Customer Review

Reviewed in the United States on November 18, 2021
Louise Erdrich follows her Pulitzer Prize-winning novel, The Night Watchman, with another perspective on Native American culture and its ties to the spirit world. Tookie, a bookstore clerk with a prison record, finds herself haunted by Flora, a customer who mysteriously died while reading a book about a nineteenth century Indian woman. As ghostly incidents mount, Tookie becomes convinced that it was the book that killed Flora.

The Sentence is packed with character gems, from a rebellious daughter transformed by motherhood, to a cranky bookstore customer for whom reading is his lifeblood, to a young man who believes himself the descendent of an immortal spirit.

There are gems of writing as well:

“The sky was so gray it matched the cool bark of the trees.”

“The dress rattled in a friendly way.”

“We skied weightlessly through the days as if they were a landscape of repeating features.”

Other observations show how Tookie’s vocation mirrors a vanishing American culture: “Small bookstores have the romance of doomed intimate spaces about to be erased by unfettered capitalism.”

There’s so much to like in this novel of marriage, family, and conflict. Erdrich even manages to weave into her story the COVID pandemic, the George Floyd murder, and the 2020 Presidential election.

It’s a shame that this superb novelist has contaminated The Sentence with pervasive foul language. It reflects negatively on her characters and on herself. For that reason, I must downgrade this captivating book to a three-star rating.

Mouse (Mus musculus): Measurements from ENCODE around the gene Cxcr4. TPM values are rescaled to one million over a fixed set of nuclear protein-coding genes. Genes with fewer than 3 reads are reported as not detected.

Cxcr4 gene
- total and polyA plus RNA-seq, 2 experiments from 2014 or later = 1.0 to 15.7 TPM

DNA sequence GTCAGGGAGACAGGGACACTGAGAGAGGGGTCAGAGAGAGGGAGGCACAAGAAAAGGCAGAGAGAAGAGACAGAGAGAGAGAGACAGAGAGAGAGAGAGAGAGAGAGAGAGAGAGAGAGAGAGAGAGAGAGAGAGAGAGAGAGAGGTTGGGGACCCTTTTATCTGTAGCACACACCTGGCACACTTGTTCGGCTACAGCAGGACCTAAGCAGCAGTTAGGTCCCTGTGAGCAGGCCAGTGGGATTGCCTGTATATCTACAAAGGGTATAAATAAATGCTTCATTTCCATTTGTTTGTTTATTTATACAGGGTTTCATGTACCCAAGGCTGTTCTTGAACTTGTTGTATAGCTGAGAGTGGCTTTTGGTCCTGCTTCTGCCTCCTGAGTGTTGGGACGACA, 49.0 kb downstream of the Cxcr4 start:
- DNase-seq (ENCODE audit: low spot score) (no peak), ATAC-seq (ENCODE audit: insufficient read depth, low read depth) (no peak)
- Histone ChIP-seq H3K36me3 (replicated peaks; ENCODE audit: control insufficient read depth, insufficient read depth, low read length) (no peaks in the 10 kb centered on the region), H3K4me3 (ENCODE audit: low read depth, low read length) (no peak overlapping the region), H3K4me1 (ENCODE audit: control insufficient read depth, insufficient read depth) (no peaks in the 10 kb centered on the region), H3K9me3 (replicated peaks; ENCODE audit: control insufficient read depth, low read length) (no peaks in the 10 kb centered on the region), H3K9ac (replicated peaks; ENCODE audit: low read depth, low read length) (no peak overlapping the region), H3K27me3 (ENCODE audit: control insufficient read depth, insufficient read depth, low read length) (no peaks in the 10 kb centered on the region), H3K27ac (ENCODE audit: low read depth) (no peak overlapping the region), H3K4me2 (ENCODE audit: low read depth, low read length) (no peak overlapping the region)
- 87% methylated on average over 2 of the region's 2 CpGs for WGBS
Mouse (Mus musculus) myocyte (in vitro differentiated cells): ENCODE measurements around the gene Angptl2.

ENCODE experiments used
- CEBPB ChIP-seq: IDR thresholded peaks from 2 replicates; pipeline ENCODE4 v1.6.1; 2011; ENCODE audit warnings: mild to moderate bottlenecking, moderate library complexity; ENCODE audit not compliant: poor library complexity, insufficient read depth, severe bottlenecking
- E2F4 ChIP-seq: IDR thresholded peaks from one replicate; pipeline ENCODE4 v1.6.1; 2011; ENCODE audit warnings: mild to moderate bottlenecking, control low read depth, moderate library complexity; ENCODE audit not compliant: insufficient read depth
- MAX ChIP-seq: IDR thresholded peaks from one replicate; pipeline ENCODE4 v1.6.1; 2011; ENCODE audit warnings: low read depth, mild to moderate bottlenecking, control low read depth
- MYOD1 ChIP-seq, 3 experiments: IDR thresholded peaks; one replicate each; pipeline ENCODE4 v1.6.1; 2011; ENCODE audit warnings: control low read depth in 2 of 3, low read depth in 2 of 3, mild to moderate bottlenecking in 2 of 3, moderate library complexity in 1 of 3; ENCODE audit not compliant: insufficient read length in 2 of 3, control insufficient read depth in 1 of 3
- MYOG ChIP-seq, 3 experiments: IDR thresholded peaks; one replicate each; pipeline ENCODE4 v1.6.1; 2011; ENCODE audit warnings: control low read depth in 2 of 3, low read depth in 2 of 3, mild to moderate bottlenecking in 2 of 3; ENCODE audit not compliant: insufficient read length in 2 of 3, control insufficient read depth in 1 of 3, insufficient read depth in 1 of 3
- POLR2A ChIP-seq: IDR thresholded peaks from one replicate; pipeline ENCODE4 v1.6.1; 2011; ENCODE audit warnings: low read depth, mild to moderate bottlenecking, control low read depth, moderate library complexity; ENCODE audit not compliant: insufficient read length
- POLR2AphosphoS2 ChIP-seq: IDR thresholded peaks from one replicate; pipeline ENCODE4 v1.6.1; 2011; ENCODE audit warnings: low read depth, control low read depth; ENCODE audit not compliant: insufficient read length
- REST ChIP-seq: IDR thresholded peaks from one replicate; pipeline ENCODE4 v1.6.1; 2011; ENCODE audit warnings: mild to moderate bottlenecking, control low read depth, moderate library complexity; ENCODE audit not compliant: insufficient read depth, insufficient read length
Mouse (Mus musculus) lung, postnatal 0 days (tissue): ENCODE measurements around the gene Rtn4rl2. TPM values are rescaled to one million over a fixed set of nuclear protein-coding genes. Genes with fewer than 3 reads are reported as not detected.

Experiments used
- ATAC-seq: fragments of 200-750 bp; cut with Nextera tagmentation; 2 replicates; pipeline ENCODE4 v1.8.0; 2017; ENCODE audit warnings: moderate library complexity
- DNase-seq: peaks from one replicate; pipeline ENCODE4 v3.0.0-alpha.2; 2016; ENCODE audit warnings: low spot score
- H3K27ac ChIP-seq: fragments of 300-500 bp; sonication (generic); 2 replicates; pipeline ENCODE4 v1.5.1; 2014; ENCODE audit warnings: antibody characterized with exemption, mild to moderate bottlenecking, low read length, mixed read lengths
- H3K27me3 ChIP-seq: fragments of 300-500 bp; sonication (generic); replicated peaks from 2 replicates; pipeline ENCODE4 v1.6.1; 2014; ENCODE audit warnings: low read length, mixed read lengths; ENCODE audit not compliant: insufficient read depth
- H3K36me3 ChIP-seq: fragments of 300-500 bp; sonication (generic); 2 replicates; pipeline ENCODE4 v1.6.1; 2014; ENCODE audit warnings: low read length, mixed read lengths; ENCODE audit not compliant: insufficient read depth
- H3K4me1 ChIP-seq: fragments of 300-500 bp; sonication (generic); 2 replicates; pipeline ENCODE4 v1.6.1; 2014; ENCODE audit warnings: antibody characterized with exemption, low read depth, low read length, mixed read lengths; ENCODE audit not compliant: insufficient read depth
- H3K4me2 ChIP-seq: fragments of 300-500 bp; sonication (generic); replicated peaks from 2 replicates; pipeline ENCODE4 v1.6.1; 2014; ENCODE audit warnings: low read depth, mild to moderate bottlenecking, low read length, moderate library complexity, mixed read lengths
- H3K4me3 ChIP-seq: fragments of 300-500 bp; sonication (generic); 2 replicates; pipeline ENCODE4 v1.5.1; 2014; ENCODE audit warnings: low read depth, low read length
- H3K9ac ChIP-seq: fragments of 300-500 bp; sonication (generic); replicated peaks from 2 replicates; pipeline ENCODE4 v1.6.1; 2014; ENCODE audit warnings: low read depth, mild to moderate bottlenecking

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3.0 out of 5 stars A Captivating Follow-up to The Night Watchman
By Chevron Ross on November 18, 2021
Louise Erdrich follows her Pulitzer Prize-winning novel, The Night Watchman, with another perspective on Native American culture and its ties to the spirit world. Tookie, a bookstore clerk with a prison record, finds herself haunted by Flora, a customer who mysteriously died while reading a book about a nineteenth century Indian woman. As ghostly incidents mount, Tookie becomes convinced that it was the book that killed Flora.

The Sentence is packed with character gems, from a rebellious daughter transformed by motherhood, to a cranky bookstore customer for whom reading is his lifeblood, to a young man who believes himself the descendent of an immortal spirit.

There are gems of writing as well:

“The sky was so gray it matched the cool bark of the trees.”

“The dress rattled in a friendly way.”

“We skied weightlessly through the days as if they were a landscape of repeating features.”

Other observations show how Tookie’s vocation mirrors a vanishing American culture: “Small bookstores have the romance of doomed intimate spaces about to be erased by unfettered capitalism.”

There’s so much to like in this novel of marriage, family, and conflict. Erdrich even manages to weave into her story the COVID pandemic, the George Floyd murder, and the 2020 Presidential election.

It’s a shame that this superb novelist has contaminated The Sentence with pervasive foul language. It reflects negatively on her characters and on herself. For that reason, I must downgrade this captivating book to a three-star rating.
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